and trade routes of the Venetians. Soon after, the Portuguese circumnavigated Africa and challenged the city’s centuries-old trade monopoly with
the East. In that same era, as Venice began to take over territories on the
Italian mainland, its colonies dragged the city headlong into the unceasing and fruitless warfare that convulsed Renaissance Italy. A new style of
building gained predominance in the city, one that cancelled every link
with the architecture of the basilica of St. Mark and the palace of the
Doge—the two iconic buildings that had anchored the city’s identity
since the ninth century.
Sometime in the sixteenth century, the city of Venice stopped growing. For the next two hundred years it remained more or less in balance,
poised for collapse but in many ways still vital and appealing. Throughout
this long twilight, the city was a wonderful and secure place to live, and
a fabled destination for the increasing number of outsiders who came to
enjoy its festivals and marvel at its palaces.
Then, in 1797, a French army under the leadership of the young
Napoleon Bonaparte occupied Venice. The city’s precious autonomy,
which ingenuity, diplomacy, and military power had preserved for nearly a
thousand years, came to a sudden and absolute end. The French bled the
city of its resources before passing it on to the Austrians, who governed,
with occasional lapses, until unification with Italy in 1866.
The occupying powers were mainlanders, whose ideas about the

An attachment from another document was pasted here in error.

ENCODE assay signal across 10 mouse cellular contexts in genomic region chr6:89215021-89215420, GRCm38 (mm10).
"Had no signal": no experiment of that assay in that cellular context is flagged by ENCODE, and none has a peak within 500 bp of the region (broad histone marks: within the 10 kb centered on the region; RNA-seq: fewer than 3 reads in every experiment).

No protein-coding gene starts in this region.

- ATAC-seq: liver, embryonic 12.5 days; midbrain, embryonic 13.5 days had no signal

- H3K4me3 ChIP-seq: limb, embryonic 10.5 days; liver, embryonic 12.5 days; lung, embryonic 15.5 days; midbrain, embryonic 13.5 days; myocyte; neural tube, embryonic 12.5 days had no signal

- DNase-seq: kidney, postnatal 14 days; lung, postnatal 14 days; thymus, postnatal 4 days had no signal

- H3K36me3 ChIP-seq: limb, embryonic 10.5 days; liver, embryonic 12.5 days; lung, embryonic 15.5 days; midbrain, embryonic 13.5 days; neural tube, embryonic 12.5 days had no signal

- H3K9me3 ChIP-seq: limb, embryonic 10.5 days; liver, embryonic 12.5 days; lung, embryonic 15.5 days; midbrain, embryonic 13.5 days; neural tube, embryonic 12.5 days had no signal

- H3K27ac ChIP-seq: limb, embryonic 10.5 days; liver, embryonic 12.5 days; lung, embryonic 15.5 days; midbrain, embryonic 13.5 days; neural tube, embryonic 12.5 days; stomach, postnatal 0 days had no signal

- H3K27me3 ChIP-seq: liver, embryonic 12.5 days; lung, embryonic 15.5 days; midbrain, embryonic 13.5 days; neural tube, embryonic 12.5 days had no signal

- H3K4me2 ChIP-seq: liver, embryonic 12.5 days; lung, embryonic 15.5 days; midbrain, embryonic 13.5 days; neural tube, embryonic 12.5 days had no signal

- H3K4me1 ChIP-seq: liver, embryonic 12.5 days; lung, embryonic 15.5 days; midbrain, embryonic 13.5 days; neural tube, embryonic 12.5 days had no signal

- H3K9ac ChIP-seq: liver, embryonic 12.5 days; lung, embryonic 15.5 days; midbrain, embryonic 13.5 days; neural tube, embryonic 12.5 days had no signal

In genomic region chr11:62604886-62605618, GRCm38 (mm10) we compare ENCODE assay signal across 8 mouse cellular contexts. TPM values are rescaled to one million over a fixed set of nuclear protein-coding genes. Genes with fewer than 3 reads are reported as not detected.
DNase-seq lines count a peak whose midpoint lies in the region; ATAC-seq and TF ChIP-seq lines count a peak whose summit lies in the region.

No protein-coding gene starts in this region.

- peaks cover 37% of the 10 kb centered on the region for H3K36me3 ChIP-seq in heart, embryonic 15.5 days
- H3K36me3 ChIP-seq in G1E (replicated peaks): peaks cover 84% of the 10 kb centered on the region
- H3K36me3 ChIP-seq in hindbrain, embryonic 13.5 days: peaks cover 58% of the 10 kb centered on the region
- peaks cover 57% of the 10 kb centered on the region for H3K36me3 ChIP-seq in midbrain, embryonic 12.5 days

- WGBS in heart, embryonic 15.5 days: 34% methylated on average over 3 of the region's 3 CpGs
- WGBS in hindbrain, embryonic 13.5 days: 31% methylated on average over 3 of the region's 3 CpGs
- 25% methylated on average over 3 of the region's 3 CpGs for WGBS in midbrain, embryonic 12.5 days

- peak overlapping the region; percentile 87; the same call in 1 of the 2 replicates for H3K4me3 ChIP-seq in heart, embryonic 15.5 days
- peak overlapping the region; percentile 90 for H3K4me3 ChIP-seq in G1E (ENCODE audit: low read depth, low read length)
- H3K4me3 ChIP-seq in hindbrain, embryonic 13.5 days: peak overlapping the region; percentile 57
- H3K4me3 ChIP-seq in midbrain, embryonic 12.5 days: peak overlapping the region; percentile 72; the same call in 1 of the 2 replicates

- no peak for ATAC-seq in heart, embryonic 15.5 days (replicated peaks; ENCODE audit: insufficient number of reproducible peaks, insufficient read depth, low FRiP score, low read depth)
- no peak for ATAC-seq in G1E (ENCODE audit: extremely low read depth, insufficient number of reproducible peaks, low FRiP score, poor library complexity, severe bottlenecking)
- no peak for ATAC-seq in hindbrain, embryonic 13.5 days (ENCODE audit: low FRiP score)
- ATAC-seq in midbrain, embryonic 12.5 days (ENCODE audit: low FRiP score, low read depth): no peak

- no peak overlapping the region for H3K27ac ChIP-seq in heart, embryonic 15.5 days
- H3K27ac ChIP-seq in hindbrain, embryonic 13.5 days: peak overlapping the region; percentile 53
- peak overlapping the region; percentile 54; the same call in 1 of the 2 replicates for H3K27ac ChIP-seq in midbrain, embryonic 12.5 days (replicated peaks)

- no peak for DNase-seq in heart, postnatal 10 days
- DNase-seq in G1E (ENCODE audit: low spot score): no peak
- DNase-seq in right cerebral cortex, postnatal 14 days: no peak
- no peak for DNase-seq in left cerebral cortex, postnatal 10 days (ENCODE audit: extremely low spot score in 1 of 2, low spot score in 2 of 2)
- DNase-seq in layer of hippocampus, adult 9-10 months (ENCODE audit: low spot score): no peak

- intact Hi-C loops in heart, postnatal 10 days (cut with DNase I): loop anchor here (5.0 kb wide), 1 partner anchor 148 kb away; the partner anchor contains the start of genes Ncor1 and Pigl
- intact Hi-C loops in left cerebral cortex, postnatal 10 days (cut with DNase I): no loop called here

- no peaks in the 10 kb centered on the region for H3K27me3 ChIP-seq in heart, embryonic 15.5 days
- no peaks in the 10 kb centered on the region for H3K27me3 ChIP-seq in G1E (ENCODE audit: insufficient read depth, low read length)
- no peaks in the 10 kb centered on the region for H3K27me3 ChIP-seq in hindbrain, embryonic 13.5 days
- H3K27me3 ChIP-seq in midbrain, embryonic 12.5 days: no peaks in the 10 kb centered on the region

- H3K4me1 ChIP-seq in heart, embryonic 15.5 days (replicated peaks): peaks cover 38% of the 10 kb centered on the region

proper structure of cities had no place for island clumps linked by waterways. They worked to transform the amphibious city into something more
orthodox—filling in canals, building bridges, and creating pathways that
have now linked almost the entire city into one homogeneous pedestrian
network. The train line from the mainland, and the much later motorway
built alongside it, were the most decisive steps in this transformation.
Their placement on the opposite side of the city from San Marco turned
Venice on its head. Food for residents and tourists began to arrive by
train and then by truck, rather than by boat. Electricity, gas, and water
were piped in from the mainland. Trash was hauled away in the opposite
Industrialization reached Venice in the nineteenth century and fled
VENICE FROM THE GROUND UP
even more quickly in the twentieth. A significant percentage of the Venetian population followed. In the same era, mainland industries poisoned
the Lagoon and made it inhospitable to marine life. Deprived of its population, divorced from its environment, the Venice we know today threatens to become a historical theme park run by government entities for the
benefit of a world community of the interested and curious. But the city
itself seems to shrug off its fate and carry on with beauty, energy, and
purpose, despite confident predictions of its imminent demise.
This book explores the culture of Venice that is imprinted most distinctly on its urban form—the webwork of canals and the counterpoint of
bridges and walkways, soaring churches and crumbling palaces, the
grand ceremonial Piazza San Marco and peaceful neighborhood campi.
Chapters follow both a chronological and geographical arrangement, so
that readers can trace the city’s evolution through the narrative and, with
just a little backtracking here and there, explore it area by area on foot
and by boat if they are fortunate enough to make a visit. Venice is relatively free of archaeological reconstructions that showcase a particular